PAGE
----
A dedicated auction to celebrate 60 years of the Rolex Day-Date
There are several horological milestones being celebrated in 2015 – 40 years of the ‘Bulgari Bulgari’ watch, for example, and a decade since the launch of the original, square-cased Bell & Ross BR-01. But perhaps more significant is that this is the 60th year of production of the flagship Rolex, the Day-Date.
At last month’s Baselworld show, Rolex unveiled a 'refreshed' version of the legendary model it launched in 1956, upping the case size from the traditional 36mm to 40 and fitting the new Calibre 3255 movement with 70 hours of power reserve behind laser-etched, sunray dials with a choice of Roman numerals or plain markers. Even the bracelet has had an upgrade, and now comes with ceramic ‘sleeves’ for added suppleness and longevity.
The heart of the matter, quite literally
But at the heart of the matter remains the still-impressive function from which the Day-Date derives its name: the ability to show the date together with the day of the week in its entirety, the two perfectly synchronised displays simultaneously adjusting on the stroke of midnight – and in any one of 26 languages, too.
It still appears magical today, so imagine how extraordinary the function must have seemed when Rolex introduced it in 1956. Until then, no other watch manufacturer had attempted to design the complex mechanism that would not only enable the day and date to be displayed in independent windows, but which would also enable the day to be written in full.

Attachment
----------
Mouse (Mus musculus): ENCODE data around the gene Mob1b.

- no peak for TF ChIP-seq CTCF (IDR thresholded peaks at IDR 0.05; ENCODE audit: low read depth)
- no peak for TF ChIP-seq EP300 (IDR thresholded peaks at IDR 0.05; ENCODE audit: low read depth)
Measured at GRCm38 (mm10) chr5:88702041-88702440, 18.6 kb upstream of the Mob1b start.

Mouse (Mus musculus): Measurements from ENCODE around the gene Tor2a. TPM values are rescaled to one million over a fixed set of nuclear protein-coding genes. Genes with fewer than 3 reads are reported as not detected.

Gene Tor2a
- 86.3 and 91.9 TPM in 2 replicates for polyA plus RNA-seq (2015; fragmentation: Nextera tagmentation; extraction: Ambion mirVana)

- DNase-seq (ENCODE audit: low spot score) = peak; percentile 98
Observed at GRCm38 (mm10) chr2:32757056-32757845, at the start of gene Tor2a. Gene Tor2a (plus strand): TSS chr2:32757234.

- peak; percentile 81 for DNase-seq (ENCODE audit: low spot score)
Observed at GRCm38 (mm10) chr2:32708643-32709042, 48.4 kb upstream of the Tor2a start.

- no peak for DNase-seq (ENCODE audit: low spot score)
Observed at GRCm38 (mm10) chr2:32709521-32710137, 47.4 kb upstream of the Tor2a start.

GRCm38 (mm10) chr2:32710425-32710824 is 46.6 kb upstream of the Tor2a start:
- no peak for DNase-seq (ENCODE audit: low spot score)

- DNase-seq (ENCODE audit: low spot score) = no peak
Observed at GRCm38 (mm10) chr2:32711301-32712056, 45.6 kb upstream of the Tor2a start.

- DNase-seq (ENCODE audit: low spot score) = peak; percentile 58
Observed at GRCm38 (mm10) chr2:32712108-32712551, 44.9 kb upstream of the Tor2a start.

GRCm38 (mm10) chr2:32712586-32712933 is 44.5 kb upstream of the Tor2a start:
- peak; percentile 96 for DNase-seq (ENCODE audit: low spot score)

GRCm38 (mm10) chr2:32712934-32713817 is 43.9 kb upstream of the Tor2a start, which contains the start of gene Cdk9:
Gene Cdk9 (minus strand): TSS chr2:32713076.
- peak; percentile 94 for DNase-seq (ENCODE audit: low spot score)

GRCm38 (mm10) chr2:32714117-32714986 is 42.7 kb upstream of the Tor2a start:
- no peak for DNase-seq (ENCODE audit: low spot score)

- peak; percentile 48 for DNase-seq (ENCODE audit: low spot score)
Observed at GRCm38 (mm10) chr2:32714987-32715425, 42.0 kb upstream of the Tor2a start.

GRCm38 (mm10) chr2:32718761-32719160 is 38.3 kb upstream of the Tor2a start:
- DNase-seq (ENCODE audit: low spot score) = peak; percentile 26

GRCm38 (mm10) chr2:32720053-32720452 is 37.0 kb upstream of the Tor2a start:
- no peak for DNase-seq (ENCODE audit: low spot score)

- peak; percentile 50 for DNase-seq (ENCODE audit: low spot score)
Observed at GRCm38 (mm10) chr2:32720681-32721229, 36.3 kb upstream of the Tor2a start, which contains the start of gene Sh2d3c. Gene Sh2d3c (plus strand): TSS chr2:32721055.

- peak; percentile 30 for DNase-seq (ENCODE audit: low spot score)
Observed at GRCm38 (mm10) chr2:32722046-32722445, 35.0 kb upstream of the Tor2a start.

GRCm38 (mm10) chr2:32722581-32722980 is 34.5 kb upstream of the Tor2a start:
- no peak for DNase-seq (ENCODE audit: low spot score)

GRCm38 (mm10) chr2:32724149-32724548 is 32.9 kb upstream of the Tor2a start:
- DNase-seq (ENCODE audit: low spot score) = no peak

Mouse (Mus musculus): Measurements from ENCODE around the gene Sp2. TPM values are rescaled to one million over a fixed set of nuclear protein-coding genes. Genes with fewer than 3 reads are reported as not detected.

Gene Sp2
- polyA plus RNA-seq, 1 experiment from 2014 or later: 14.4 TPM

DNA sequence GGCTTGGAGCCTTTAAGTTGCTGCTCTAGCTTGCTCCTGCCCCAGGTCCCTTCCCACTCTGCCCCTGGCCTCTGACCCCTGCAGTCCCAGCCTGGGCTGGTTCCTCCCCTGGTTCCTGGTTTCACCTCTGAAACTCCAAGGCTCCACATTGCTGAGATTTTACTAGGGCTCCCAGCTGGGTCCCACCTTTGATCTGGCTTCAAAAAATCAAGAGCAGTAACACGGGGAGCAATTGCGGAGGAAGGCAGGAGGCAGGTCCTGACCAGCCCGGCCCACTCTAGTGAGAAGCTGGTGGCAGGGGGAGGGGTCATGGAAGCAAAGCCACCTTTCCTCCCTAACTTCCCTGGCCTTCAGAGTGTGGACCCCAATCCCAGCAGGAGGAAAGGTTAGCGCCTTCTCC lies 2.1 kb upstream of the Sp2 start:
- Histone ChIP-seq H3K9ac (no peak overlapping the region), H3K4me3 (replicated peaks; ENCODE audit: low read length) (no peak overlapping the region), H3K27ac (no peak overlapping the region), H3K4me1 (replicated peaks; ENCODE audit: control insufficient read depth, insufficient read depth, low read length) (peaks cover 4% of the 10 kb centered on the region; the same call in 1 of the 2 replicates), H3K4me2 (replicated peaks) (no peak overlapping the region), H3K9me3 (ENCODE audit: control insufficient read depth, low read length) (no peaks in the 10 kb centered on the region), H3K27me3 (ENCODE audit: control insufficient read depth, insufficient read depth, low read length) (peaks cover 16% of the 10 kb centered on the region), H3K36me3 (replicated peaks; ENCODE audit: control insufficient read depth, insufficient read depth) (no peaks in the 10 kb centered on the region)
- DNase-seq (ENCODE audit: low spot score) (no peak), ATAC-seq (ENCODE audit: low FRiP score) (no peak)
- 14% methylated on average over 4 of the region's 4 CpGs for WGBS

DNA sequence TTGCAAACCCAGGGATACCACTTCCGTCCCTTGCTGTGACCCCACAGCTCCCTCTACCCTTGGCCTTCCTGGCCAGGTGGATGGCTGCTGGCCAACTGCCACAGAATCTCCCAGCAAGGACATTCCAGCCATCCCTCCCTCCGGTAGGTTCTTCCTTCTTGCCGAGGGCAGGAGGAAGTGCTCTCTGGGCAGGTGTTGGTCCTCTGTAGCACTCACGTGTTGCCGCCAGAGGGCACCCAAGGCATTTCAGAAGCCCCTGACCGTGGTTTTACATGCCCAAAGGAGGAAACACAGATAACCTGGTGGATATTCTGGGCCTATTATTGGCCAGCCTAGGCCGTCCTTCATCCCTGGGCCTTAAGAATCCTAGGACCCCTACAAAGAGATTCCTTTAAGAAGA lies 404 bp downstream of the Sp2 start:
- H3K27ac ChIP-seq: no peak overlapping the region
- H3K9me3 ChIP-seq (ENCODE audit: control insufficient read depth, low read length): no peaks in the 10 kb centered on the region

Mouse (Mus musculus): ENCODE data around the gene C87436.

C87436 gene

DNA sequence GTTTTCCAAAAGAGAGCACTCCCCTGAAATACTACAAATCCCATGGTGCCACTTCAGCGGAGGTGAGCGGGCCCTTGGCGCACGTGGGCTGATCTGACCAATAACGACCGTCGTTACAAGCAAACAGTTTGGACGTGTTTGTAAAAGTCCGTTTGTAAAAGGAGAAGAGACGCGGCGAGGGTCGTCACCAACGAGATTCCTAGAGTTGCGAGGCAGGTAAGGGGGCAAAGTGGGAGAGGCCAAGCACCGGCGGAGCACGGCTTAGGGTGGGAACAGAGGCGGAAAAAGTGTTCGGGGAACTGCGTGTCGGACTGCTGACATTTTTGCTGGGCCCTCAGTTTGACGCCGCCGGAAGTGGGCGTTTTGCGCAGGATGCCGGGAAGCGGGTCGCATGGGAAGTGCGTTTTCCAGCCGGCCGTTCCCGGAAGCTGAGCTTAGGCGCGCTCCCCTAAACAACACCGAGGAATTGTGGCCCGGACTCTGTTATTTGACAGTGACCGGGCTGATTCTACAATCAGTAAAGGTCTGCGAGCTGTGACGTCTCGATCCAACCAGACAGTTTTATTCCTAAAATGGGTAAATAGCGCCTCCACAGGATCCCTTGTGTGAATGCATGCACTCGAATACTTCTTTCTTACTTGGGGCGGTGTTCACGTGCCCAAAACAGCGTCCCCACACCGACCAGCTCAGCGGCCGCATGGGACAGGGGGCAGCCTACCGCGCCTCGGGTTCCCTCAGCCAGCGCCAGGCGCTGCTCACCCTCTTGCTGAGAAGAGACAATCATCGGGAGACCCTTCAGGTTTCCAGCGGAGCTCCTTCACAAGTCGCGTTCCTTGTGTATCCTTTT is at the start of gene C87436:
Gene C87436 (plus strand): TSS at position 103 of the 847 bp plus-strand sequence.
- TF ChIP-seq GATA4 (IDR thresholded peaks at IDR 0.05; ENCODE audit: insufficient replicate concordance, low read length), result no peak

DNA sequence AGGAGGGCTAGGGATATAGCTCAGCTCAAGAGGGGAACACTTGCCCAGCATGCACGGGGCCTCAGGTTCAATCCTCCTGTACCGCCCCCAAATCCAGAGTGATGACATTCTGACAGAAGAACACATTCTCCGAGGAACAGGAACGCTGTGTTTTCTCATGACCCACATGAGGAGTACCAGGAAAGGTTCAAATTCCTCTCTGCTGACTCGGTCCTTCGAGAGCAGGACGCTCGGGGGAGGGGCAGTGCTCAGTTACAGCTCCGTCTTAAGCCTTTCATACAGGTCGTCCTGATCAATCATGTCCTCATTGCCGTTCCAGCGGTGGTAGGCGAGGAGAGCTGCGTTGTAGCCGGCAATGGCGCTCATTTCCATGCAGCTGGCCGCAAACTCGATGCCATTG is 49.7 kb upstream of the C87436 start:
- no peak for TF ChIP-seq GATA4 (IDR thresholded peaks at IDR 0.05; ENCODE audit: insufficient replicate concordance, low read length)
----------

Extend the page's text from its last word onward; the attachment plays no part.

And the Day-Date’s status is now set to be further elevated in May, when it becomes the subject of a ‘theme’ auction held by the newly formed Phillips watch department, led by former Christie’s star Aurel Bacs.
A dedicated auction
Dubbed ‘The Glamorous Day-Date’, the Geneva sale will feature an age-appropriate 60 examples of the model, among them rare and early versions and others with royal provenance that have been selected from across four continents.
Highlights include a platinum-cased Reference 1831 that is believed to have been commissioned for the Shah of Iran during the mid-1970s. One of eight known to have been made, it is tipped to fetch up to 240,000 CHF and features a diamond-set bezel and a burgundy ‘Stella’ dial with diamond hour-markers.
The left-field choice
The only known ‘left-handed’ Day-Date is also up for grabs (50,000 - 100,000 CHF), as well as a selection of watches made for the Omani royal family with dials decorated with the national emblem, the khanjar.
One of the most sought-after lots, however, is likely to be a launch-year model in yellow gold made for the German market, with a rare dial marked ‘Superlative Chronometer Amtlich Geprüft’. It is conservatively estimated at 10,000 - 20,000 CHF.